Thursday, January 07, 2010

"Democracy and Parliament not side-stepped, only suspended"

with a little help from their friends ....

We would like to thank Con MP Brent Rathgeber for that lovely explanation of Steve's contempt for parliament - first ignoring its will and then proroguing it - and move on to how the media props up that contempt by ignoring it.

As pointed out by POGGE here and here, CBC and CTV/CanWest both blew their year-end interviews with Steve.
Mansbridge took a stab at getting some explanation from Steve on why he prorogued parliament but then allows Steve to blow him off with bafflegab about how Canadians don't care about it anyway. The question Mansbridge should have asked is why Steve is ignoring a parliamentary motion to hand over unredacted documents on the Afghan detainees and did he shut down parliament to avoid doing so?
At least Mansbridge gave it a shot. In their year end interview, the CTV/CanWest tagteam of John Ivison and David Akin don't even mention proroguing or detainees, never mind ignoring the will of parliament. They just skip the whole friggin thing.

Here's the opening question from their interview which ran in the National Post, :

IVISON: "Prime Minister, it seems there is not going to be much for us to write about, unless there are Senate appointments in our near future."

Yup, year end review, not much goin' on in Canada right now. What ever will they write about?
In his blog entry : Interviewing Harper: What to ask? Why not ask about prorogation? David Akin explains that Mansbidge already covered that issue - no, David, clearly he did not - and that they did not have much time to ask questions that could be rewritten up by their affiliate papers :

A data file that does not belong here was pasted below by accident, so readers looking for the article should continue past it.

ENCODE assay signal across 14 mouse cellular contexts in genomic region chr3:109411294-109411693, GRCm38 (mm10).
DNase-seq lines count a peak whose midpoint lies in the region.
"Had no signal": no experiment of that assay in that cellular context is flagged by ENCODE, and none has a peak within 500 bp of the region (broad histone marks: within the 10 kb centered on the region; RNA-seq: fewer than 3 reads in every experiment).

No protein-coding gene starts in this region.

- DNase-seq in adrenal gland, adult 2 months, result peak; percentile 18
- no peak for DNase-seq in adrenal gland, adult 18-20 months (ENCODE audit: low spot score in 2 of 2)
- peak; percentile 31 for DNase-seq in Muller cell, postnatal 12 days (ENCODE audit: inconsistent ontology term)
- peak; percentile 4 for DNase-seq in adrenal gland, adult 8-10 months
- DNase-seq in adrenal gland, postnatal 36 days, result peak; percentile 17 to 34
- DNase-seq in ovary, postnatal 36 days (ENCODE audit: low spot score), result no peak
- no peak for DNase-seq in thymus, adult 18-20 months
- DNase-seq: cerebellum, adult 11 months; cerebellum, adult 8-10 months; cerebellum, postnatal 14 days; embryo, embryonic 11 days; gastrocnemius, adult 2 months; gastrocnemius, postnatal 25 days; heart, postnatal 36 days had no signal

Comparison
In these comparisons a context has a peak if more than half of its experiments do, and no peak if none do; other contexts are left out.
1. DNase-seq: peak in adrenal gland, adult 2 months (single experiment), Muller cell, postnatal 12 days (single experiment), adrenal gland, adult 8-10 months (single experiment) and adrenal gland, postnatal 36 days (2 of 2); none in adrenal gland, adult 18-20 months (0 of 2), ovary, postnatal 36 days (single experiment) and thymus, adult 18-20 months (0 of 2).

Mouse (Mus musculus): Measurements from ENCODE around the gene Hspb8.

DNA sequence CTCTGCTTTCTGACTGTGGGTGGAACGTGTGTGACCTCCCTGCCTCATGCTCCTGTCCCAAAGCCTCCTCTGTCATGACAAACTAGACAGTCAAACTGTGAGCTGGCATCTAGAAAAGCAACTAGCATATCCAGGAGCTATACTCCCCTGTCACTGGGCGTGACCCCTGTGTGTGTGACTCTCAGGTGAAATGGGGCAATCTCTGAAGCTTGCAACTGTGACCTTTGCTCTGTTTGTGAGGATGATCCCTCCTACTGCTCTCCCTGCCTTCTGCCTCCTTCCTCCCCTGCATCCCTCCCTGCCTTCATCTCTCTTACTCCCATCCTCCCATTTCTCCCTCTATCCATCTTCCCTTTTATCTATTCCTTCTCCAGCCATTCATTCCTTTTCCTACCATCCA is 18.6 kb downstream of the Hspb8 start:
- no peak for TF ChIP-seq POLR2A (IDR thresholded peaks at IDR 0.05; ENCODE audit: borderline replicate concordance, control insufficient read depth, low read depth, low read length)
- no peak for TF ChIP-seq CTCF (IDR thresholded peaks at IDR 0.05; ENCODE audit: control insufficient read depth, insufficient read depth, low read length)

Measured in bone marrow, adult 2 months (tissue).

"[T]he goal for Canwest, at least, is to leave the interview with a story that the local editors of the Vancouver Sun, Montreal Gazette, Ottawa Citizen and other Canwest papers would find interesting enough that they would make (valuable) space for in their papers."

Yet within that admittedly short 13 minutes there was apparently ample time for questions like this :

AKIN: Do (you) see yourself in a decade -- you may not be prime minister -- do you see a career for yourself after this? I don't sense you're the board of directors type but I don't know, maybe you are -- an academic? What do you want to do? Where are you in a decade?"

Steve in a decade? Who gives a rat's ass? We want to know where our parliament is right now. Akin responds in comments at Pogge's.

Happily the conservative US UK mag The Economist, in two separate articles, goes straight to the heart of what the Canadian media mostly ignores :
Harper goes prorogue

Parliamentary scrutiny may be tedious, but democracies cannot afford to dispense with it
Never mind what his spin doctors say: Mr Harper’s move looks like naked self-interest. His officials faced grilling by parliamentary committees over whether they misled the House of Commons in denying knowledge that detainees handed over to the local authorities by Canadian troops in Afghanistan were being tortured.

A legislature matters more than the luge.

Mr Harper is a competent tactician with a ruthless streak. He bars most ministers from talking to the media; he has axed some independent watchdogs; he has binned campaign promises to make government more open and accountable. Now he is subjecting Parliament to prime-ministerial whim. He may be right that most Canadians care more about the luge than the legislature, but that is surely true only while their decent system of government is in good hands. They may soon conclude that it isn’t.


Canada without Parliament - Halted in mid-debate

Stephen Harper is counting on Canadians’ complacency as he rewrites the rules of his country’s politics to weaken legislative scrutiny.
The danger in allowing the prime minister to end discussion any time he chooses is that it makes Parliament accountable to him rather than the other way around.

It is now up to [the opposition] to show that Canada cannot afford a part-time Parliament that sits only at the prime minister’s pleasure.

One would think it would also be a matter of some concern to the Fourth Estate.


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